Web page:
Two new guides were launched by the British Poultry Council (BPC) when goose producers from across the UK met for their annual farm walk hosted by the Homewood family at Peach Croft Farm, Radley, Abingdon, in Oxfordshire.
A voluntary code of practice on goose production and an avian influenza (AI) contingency plan will be provided for all members of British Goose Producers.
In introducing the new publications BPC technical director Máire Burnett said the code pulls together all the legislation and market requirements to cover every aspect of rearing geese and would be a working document to be updated to reflect future changes in legislation.
The AI contingency plan has been developed in conjunction with Livetec Systems to provide guidance to poultry producers affected by an AI outbreak or the restrictions imposed following an outbreak in the locality. She said that although there had only been one AI case in wild birds this year, the disease had occurred in other parts of Europe and the UK is now in a high risk period during the bird migration season.
BGP chairman John Franklin, who farms at Thorncote Green, Sandy, Bedfordshire, said the meeting attracted wide support with members coming from across the UK.
“Bill Homewood hosted a great event showing us a valuable insight to his goose business,” he said. “Especially interesting was the captive bolt humane slaughter method which many members are moving over to, and also the quick removal of wax with a rubber finger machine. I’m sure we all picked up a few ideas from Bill and each other.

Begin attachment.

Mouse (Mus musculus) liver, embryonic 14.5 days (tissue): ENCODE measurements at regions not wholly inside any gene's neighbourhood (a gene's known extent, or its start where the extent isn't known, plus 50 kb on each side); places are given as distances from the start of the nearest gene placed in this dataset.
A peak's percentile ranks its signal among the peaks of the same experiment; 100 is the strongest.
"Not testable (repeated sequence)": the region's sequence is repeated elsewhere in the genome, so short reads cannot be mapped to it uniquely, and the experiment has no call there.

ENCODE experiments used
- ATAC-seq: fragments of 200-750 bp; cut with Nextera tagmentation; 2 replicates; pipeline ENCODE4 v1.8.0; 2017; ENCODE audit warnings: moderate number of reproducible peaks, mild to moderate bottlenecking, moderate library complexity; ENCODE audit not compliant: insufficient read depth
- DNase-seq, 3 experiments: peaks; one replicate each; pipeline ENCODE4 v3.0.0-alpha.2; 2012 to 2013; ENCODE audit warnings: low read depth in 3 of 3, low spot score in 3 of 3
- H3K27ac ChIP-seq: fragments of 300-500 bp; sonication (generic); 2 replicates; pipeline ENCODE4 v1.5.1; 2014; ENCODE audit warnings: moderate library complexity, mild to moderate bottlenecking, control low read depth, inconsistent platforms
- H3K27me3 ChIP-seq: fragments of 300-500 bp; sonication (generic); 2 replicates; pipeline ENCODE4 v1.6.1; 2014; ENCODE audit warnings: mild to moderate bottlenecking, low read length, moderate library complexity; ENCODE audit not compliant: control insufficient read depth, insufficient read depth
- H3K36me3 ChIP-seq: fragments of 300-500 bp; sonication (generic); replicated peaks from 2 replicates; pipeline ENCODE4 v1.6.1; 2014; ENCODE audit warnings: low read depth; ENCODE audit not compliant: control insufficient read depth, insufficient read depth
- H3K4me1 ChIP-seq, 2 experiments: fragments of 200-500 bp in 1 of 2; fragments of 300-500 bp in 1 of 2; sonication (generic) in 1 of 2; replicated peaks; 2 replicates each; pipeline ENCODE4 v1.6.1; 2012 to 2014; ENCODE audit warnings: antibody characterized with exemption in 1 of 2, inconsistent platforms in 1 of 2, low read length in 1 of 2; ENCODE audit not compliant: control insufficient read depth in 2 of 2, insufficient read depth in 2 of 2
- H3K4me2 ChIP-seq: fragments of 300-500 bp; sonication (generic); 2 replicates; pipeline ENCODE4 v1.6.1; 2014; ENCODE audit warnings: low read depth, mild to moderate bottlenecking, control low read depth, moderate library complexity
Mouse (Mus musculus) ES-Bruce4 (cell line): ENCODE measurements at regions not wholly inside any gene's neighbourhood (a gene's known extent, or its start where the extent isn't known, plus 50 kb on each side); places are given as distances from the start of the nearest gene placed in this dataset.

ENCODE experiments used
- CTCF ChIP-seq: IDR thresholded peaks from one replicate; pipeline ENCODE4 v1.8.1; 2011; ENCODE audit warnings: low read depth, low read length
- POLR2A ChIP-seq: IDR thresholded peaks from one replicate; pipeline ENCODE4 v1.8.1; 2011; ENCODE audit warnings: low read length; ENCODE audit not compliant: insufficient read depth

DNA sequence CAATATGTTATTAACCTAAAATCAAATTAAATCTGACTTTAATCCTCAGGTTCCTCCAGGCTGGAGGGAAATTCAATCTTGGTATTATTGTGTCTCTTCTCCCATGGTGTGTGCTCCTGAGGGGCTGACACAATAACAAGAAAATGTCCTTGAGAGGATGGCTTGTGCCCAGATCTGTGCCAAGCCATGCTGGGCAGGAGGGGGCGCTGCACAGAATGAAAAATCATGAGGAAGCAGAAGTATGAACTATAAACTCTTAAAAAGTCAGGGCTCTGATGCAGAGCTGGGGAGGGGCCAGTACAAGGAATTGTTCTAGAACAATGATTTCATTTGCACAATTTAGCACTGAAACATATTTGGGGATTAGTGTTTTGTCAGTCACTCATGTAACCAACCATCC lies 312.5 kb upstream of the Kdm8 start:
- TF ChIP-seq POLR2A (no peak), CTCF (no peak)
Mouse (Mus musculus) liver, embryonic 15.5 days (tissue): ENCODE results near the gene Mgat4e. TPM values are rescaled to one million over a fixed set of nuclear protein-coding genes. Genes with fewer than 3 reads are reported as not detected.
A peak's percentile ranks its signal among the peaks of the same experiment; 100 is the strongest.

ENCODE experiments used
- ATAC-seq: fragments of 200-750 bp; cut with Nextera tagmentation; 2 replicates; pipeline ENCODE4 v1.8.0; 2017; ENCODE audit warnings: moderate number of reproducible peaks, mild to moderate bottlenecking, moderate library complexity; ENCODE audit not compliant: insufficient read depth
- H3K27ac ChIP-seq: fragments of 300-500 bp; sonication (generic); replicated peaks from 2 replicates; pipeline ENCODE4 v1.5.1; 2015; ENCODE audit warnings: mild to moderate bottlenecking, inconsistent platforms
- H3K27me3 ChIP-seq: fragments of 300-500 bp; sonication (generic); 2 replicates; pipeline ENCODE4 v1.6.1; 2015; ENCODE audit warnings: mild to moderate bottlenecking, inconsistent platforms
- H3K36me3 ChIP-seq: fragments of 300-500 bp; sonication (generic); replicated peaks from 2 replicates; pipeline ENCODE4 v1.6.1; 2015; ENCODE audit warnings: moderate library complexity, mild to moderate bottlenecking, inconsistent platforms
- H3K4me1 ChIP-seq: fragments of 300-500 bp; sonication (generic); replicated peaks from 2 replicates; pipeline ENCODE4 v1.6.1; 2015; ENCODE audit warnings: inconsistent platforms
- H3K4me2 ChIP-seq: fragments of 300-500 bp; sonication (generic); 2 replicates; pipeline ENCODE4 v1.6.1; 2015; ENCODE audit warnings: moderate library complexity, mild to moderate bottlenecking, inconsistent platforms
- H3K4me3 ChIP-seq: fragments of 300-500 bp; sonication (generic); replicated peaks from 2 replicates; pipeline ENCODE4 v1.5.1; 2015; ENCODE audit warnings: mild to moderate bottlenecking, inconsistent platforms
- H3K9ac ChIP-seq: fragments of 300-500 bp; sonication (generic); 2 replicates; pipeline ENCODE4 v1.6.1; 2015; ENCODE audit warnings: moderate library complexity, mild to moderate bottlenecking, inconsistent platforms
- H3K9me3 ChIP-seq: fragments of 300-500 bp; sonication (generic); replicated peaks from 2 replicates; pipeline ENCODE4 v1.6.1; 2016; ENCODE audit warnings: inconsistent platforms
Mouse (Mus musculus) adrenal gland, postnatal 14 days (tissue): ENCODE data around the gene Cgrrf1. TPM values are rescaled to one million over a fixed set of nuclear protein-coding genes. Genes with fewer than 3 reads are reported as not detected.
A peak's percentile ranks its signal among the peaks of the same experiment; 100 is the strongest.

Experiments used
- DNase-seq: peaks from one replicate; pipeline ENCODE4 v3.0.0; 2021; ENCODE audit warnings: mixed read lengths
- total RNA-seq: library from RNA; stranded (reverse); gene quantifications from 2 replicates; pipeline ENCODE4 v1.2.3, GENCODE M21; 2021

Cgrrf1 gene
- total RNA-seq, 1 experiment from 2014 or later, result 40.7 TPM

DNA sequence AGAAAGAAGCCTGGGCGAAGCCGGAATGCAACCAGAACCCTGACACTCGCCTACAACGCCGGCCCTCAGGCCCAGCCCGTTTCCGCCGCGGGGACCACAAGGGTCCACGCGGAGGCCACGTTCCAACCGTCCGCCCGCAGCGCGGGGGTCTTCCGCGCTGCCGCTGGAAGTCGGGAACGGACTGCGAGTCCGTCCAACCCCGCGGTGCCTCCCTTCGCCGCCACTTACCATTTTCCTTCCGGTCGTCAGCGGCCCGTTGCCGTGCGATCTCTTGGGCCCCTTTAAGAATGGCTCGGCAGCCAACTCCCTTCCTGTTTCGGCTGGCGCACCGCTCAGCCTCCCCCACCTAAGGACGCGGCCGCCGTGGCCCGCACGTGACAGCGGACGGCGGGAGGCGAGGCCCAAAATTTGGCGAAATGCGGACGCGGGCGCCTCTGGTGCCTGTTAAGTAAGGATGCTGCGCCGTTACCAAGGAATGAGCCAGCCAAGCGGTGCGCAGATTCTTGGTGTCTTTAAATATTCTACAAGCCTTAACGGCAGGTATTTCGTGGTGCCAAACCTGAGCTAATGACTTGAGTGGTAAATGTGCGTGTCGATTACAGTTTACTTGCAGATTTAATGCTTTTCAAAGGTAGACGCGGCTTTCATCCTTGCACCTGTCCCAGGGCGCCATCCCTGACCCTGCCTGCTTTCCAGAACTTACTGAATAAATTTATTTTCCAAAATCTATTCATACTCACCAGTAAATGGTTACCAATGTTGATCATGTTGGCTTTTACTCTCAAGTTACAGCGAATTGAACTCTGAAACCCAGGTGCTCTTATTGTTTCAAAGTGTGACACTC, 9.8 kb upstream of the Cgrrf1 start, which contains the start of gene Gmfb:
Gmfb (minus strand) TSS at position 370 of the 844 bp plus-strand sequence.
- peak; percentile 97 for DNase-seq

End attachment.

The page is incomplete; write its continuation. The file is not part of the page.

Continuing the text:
“Most producers were hoping for a reasonable Christmas, but some members are concerned about sales and would like to see geese more in the media – and nearer the seasonal time – to boost sales.”
He urged members to use social media more to promote their own goose sales locally and nationally, and to invite their local radio to broadcast live from their farm in late November with the sound of geese in the background adding to the appeal.
Bill Homewood, whose family has been producing Christmas poultry for 80 years, told the visitors that as precaution against wild birds he no longer feeds wheat to the geese out in the field, instead using a balanced ration when they are brought into the barn at night.
He recalled how they began rearing geese more than 40 years ago after his mother Nancy had decided to choose a goose rather than a turkey for Christmas and was then unable to find one among the nine or ten butchers with stalls in Oxford market. The next year they reared 30, which grew to 300 the following year, and they are now producing 2000 for sale through their farm shop, more than 60 butchers and wholesale customers from Jersey to Cheshire.
He said that butchers are looking for heavier geese nowadays with oven-ready weights of at least 5 kg (11 lb). They sell geese in four weight bands from 4.5 – 5 kg up to 6.5 kg plus. Goose fat is processed and sold in 300 ml glass jars which butchers stock all the year, while the feathers and down are made into pillows retailed in the farm shop.
BGP members saw how the goose production runs alongside free range turkeys, and fits into the mixed enterprises on the 650-acre arable farm that also grows asparagus, strawberries, sweet corn and pumpkins.